Do you want to shave your tax bill, while also benefiting your favorite charity?
I know I get excited anytime I can knock out two or more items with a single punch (i.e. the old kill two birds with one stone analogy). I am sure many of you are like me.
In fact, this weekend is a great example as we celebrated Father’s Day for my father-in-law and combined that with my daughter’s 22nd birthday. How much more bang for the buck can you get unless maybe you were also celebrating everyone in the family’s birthdays the same weekend! I am sure my wife will not let me get away with that one!
Today, I am going to give you three strategies that can help you kill two birds with one stone. They are two-fers (i.e. two for one ideas)!
Donate Appreciated Stock
Let’s face facts, after a ten-year economic cycle, we all should have some stocks, mutual funds or ETFs that now have low cost basis. This is the perfect time to give these appreciated marketable securities to charity instead of your hard-earned cash in the form of after-tax dollars.
It seems so simple, but very few people consider it. As an example, we run a strategy called IA Equity Value whereby we buy and hold the ten highest dividend paying stocks in the Dow Jones Industrial Average, plus three additional positions that are either long or short at any point in time. (You can reach out to me if you want additional information on this strategy).
The ten highest yielding stocks in the Dow Jones Industrial Average are rebalanced annually and do not change much from year-to-year. They tend to have some pretty large built-in gains when they do change.
The strategy then is to donate that stock or stocks that will change in the annual rebalance, and then use the cash you would have used for charitable donations to buy the replacement stock positions.
The result is a full charitable deduction for the donations (subject to certain limitations), the removal of a possible source of future capital gains from portfolio and the ability to rebalance without tax consequences. Pretty neat huh?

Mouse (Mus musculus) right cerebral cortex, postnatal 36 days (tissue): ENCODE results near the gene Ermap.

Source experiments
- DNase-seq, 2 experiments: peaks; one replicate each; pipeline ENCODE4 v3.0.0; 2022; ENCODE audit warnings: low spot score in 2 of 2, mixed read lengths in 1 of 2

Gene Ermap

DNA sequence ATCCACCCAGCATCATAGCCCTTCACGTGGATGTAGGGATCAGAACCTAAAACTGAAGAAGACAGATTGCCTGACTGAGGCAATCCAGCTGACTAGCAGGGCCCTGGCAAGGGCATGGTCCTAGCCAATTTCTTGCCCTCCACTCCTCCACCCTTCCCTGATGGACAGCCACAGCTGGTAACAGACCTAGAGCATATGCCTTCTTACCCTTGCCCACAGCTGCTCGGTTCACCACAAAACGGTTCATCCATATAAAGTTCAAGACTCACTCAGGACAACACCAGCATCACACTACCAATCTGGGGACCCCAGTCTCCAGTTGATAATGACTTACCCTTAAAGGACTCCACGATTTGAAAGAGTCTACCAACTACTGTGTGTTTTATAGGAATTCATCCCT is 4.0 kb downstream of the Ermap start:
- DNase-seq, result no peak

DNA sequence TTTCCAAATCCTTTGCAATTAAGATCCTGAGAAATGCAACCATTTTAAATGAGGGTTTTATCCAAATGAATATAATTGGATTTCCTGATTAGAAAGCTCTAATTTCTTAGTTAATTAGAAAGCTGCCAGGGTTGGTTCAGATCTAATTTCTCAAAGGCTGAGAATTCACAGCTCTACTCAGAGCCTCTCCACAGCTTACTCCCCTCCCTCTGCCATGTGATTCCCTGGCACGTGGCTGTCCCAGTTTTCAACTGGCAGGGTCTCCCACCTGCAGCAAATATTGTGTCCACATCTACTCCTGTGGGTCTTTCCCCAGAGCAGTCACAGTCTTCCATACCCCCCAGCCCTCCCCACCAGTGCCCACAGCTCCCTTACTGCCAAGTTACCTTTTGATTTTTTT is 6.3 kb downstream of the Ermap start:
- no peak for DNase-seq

Most charities will accept donations of marketable securities or you can use a donor advised fund to transfer the stock and then make your donations at a later time. Either way it works well.
Qualified Charitable Distributions
This second idea is only available to those taxpayers over age 70 and with large Individual Retirement Account (IRA) holdings. Although, I don’t know why Congress does not lower the age limit on this idea?
A Qualified Charitable Distribution is the ability of a taxpayer to give to charity directly from their IRA up to $100,000 per annum. This gift allows the taxpayer to avoid the ordinary income tax on the distribution and still support their favorite charity.
The taxpayer does not receive a charitable deduction, but with the new higher standard deductions under the Tax Cuts and Jobs Act of 2017, this may not be a big deal.
For more on this strategy see our past post entitled “Help Your Favorite Charity And Save Tax Dollars.”
Our final two-fer is gift sequencing. What is gift sequencing? It is timing charitable gifts as to most benefit you and your income tax situation.
Here is a simple example, let suppose you have been giving $10,000 annually to your favorite church, synagogue or temple. Unfortunately, these charitable expenses, your mortgage interest and property taxes add up to just $23,999, when the new standard deduction of $24,000 for married filing joint clients. This essentially gives you no incremental tax benefit for these cash outlays since you are $1 shy of the standard deduction amount.
In our example, let suppose it is also nearing year-end and you closed on the sale of a property or received a large bonus. Lucky you!
The solution is gift sequencing. In this example, why not make next year’s $10,000 charitable gift in the current year to essentially double up your charitable deductions in the current year. In most cases, you will not make a charitable contribution next year and will double up again the year after.
This does two things, it puts you over the standard deduction and allows you to deduct $9,999 of charitable contributions that would likely not be deductible next year given similar inputs. It puts real money back in your pocket.
Secondly, if you use a donor advised fund like Fidelity Charitable Gift or Vanguard Charitable Fund, you can still decide when to ultimately put that money in the hands of the charity based on when and how you make grant recommendations. Obviously, you need to be supporting a real 501(c)3 charity or you risk your grant recommendation being denied, but for most of you that should not be a problem.
There you have it, how to get more bang for your charitable buck while potentially reducing your income tax bill. Let me know your thoughts or ideas.
This material has been prepared for informational purposes only, and is not intended to provide, and should not be relied on for, tax, legal or accounting advice. You should consult your own tax, legal and accounting advisers before engaging in any transaction.
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